Peter Kelley | Newswise
Further information:
http://www.uw.edu

More articles from Physics and Astronomy:

nachricht Winds a quarter the speed of light spotted leaving mysterious binary systems
29.04.2016 | University of Cambridge

nachricht Possible Extragalactic Source of High-Energy Neutrinos
28.04.2016 | Julius-Maximilians-Universität Würzburg

All articles from Physics and Astronomy >>>

The most recent press releases about innovation >>>

Die letzten 5 Focus-News des innovations-reports im Überblick:

Im Focus: Tiny microbots that can clean up water

Researchers from the Max Planck Institute Stuttgart have developed self-propelled tiny ‘microbots’ that can remove lead or organic pollution from contaminated water.

Working with colleagues in Barcelona and Singapore, Samuel Sánchez’s group used graphene oxide to make their microscale motors, which are able to adsorb lead...

Im Focus: ORNL researchers discover new state of water molecule

Neutron scattering and computational modeling have revealed unique and unexpected behavior of water molecules under extreme confinement that is unmatched by any known gas, liquid or solid states.

In a paper published in Physical Review Letters, researchers at the Department of Energy's Oak Ridge National Laboratory describe a new tunneling state of...

Im Focus: Bionic Lightweight Design researchers of the Alfred Wegener Institute at Hannover Messe 2016

Honeycomb structures as the basic building block for industrial applications presented using holo pyramid

Researchers of the Alfred Wegener Institute (AWI) will introduce their latest developments in the field of bionic lightweight design at Hannover Messe from 25...

Im Focus: New world record for fullerene-free polymer solar cells

Polymer solar cells can be even cheaper and more reliable thanks to a breakthrough by scientists at Linköping University and the Chinese Academy of Sciences (CAS). This work is about avoiding costly and unstable fullerenes.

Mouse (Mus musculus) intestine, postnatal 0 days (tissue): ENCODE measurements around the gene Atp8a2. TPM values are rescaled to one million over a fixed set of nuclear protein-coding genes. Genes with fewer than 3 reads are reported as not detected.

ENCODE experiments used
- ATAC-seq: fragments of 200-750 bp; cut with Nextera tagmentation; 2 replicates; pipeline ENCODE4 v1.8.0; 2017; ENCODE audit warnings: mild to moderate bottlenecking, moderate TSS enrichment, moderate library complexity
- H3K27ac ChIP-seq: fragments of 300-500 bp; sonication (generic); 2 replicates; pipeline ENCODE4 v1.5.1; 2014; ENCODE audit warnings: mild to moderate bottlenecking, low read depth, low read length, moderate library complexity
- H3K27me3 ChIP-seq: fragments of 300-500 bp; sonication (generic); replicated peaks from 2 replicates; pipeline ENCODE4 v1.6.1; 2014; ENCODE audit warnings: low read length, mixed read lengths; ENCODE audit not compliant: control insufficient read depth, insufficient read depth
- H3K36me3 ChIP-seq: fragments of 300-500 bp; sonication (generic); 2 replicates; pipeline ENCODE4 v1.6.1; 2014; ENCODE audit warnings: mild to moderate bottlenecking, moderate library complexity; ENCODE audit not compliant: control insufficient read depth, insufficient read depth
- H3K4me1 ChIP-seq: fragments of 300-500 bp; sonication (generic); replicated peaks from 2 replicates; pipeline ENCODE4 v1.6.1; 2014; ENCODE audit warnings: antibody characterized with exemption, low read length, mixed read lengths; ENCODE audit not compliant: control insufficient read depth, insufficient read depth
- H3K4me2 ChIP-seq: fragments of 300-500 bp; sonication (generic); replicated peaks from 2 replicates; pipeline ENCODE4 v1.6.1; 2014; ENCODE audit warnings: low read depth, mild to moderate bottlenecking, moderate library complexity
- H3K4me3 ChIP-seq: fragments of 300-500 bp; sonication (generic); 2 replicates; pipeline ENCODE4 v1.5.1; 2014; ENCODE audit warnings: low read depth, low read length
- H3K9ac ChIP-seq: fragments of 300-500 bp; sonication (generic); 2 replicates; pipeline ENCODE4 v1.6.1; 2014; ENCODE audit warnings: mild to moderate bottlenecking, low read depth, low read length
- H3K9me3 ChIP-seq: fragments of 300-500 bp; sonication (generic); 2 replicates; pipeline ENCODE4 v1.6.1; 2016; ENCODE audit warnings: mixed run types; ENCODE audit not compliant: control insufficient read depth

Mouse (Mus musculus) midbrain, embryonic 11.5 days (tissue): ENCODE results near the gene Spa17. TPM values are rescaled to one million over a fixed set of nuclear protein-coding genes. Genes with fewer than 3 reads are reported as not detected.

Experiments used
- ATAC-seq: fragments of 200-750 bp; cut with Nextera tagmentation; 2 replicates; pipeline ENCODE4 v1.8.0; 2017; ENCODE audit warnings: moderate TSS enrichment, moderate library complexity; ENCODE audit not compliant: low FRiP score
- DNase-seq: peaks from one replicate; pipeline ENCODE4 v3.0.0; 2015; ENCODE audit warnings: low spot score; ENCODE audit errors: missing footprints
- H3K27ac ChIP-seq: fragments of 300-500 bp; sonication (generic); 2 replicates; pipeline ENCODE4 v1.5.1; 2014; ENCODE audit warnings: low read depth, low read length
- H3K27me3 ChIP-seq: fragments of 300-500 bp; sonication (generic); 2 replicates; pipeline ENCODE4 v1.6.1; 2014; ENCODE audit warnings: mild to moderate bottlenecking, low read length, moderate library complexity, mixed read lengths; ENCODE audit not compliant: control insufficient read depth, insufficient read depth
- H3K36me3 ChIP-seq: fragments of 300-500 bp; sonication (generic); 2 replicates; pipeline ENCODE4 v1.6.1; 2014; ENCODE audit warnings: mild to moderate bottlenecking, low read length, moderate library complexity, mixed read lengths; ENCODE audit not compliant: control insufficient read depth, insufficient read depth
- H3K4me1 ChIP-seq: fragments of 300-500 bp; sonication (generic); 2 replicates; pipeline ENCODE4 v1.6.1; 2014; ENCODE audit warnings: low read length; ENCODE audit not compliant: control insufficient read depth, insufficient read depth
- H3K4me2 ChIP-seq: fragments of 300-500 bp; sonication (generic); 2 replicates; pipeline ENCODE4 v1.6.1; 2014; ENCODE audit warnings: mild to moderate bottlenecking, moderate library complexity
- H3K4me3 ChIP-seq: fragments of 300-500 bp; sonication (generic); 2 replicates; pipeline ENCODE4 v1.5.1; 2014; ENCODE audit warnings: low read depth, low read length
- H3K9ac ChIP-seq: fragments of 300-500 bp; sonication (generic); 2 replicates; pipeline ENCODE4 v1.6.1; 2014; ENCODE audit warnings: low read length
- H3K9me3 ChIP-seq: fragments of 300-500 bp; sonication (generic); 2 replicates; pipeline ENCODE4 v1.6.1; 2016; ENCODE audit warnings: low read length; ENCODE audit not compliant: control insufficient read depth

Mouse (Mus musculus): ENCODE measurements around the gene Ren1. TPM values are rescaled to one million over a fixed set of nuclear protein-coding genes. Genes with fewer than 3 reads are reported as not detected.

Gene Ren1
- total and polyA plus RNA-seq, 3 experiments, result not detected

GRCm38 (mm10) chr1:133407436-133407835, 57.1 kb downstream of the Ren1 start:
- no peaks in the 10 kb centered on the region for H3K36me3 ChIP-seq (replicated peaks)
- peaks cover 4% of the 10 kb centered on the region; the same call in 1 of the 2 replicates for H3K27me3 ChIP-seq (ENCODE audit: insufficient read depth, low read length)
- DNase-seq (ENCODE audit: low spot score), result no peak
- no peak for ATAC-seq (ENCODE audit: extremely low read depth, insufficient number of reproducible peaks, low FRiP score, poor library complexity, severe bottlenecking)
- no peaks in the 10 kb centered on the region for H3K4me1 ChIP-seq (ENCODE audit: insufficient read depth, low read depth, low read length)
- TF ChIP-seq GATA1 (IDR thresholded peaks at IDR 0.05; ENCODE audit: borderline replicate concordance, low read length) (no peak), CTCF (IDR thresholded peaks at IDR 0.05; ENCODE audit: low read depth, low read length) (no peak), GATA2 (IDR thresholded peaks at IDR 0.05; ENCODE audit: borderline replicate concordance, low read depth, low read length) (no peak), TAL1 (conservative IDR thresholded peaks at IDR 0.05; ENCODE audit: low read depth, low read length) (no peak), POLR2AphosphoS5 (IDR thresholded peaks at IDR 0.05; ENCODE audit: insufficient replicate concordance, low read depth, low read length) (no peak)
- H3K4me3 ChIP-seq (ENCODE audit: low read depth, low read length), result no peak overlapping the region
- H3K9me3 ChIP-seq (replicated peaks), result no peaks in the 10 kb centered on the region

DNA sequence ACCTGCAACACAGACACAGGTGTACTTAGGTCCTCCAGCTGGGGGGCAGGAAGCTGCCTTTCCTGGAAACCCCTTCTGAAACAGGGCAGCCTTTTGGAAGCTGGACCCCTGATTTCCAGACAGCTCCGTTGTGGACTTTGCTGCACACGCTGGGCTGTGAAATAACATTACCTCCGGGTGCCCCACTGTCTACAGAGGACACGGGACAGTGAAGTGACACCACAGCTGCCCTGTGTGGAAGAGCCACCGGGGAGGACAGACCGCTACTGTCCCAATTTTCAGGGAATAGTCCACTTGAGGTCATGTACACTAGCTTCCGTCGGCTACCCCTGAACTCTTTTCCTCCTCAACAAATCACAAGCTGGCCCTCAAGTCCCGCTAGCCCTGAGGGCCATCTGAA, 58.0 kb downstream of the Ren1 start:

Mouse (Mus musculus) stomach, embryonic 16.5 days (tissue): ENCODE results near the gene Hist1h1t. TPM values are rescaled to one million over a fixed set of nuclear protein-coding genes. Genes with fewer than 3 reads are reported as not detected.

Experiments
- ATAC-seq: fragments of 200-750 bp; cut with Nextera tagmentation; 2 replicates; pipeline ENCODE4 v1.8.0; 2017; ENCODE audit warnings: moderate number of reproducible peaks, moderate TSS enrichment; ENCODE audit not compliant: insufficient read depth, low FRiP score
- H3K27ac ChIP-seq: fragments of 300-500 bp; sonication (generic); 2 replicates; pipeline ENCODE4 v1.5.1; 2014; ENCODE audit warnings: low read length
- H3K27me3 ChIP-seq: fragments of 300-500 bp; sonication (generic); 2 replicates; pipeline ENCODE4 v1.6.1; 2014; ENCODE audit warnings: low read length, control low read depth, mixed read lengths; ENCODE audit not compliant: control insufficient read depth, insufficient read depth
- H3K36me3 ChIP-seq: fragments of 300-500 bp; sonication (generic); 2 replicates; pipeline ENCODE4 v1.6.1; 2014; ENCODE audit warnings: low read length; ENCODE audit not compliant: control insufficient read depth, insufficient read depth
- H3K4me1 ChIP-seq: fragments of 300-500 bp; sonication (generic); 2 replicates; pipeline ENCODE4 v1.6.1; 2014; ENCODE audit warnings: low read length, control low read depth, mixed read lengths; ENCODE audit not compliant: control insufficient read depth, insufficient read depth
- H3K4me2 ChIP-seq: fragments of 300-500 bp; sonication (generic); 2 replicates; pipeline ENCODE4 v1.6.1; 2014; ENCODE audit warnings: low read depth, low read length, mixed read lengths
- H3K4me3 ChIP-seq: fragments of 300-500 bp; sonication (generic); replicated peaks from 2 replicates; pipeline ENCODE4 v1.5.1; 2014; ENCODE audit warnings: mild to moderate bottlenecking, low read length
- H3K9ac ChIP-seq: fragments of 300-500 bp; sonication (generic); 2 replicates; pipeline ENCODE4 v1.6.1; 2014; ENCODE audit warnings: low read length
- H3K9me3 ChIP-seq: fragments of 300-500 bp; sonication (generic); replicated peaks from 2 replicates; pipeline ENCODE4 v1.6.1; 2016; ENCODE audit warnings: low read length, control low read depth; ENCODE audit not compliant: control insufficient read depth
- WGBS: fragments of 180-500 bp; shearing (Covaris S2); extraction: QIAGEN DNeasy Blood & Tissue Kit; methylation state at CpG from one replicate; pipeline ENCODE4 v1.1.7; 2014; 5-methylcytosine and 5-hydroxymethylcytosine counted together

Polymer solar cells can be even cheaper and more reliable thanks to a breakthrough by scientists at Linköping University and the Chinese Academy of Sciences...

Im Focus: Ultra-thin glass is up and coming

As one of the leading R&D partners in the development of surface technologies and organic electronics, the Fraunhofer Institute for Organic Electronics, Electron Beam and Plasma Technology FEP will be exhibiting its recent achievements in vacuum coating of ultra-thin glass at SVC TechCon 2016 (Booth 846), taking place in Indianapolis / USA from May 9 – 13.

Fraunhofer FEP is an experienced partner for technological developments, known for testing the limits of new materials and for optimization of those materials...

All Focus news of the innovation-report >>>

Anzeige

Anzeige

Event News

The “AC21 International Forum 2016” is About to Begin

27.04.2016 | Event News

Soft switching combines efficiency and improved electro-magnetic compatibility

15.04.2016 | Event News

Grid-Supportive Buildings Give Boost to Renewable Energy Integration

12.04.2016 | Event News

 
Latest News

Winds a quarter the speed of light spotted leaving mysterious binary systems

29.04.2016 | Physics and Astronomy

Fiber optic biosensor-integrated microfluidic chip to detect glucose levels

29.04.2016 | Health and Medicine

A cell senses its own curves: New research from the MBL Whitman Center

29.04.2016 | Life Sciences

VideoLinks
B2B-VideoLinks
More VideoLinks >>>